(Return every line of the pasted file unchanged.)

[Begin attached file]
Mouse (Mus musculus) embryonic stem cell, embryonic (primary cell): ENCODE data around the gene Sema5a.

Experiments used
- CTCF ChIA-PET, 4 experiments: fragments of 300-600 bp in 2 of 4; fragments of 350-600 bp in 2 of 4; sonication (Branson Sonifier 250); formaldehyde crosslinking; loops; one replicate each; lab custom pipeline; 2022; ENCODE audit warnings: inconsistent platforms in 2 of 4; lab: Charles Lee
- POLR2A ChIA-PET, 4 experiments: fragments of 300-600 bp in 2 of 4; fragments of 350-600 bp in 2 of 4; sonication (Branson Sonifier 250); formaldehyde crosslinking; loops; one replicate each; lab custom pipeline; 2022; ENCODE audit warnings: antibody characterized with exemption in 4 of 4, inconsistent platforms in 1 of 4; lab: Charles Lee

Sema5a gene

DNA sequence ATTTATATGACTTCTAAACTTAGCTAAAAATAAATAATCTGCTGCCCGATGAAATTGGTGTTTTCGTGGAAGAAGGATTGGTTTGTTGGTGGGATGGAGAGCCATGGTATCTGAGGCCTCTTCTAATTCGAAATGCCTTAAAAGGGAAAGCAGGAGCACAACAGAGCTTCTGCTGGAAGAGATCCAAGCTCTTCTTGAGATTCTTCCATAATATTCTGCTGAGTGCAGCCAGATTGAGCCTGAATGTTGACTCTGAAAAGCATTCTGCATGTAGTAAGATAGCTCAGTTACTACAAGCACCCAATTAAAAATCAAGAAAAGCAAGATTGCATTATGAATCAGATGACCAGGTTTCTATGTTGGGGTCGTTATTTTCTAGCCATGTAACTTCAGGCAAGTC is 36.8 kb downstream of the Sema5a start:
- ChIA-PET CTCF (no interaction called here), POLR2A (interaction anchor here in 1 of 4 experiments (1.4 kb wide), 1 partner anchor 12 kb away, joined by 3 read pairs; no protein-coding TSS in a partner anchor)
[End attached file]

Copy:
Mouse (Mus musculus) embryonic stem cell, embryonic (primary cell): ENCODE data around the gene Sema5a.

Experiments used
- CTCF ChIA-PET, 4 experiments: fragments of 300-600 bp in 2 of 4; fragments of 350-600 bp in 2 of 4; sonication (Branson Sonifier 250); formaldehyde crosslinking; loops; one replicate each; lab custom pipeline; 2022; ENCODE audit warnings: inconsistent platforms in 2 of 4; lab: Charles Lee
- POLR2A ChIA-PET, 4 experiments: fragments of 300-600 bp in 2 of 4; fragments of 350-600 bp in 2 of 4; sonication (Branson Sonifier 250); formaldehyde crosslinking; loops; one replicate each; lab custom pipeline; 2022; ENCODE audit warnings: antibody characterized with exemption in 4 of 4, inconsistent platforms in 1 of 4; lab: Charles Lee

Sema5a gene

DNA sequence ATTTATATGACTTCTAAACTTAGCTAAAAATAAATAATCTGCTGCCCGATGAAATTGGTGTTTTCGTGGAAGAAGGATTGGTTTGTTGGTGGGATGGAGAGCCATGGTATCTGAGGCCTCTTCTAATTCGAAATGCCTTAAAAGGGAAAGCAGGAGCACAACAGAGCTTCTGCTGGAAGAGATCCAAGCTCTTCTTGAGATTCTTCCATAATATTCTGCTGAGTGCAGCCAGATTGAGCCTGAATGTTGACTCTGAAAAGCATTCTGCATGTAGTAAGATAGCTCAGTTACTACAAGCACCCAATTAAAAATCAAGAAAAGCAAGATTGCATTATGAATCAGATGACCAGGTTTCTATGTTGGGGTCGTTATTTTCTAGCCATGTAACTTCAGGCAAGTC is 36.8 kb downstream of the Sema5a start:
- ChIA-PET CTCF (no interaction called here), POLR2A (interaction anchor here in 1 of 4 experiments (1.4 kb wide), 1 partner anchor 12 kb away, joined by 3 read pairs; no protein-coding TSS in a partner anchor)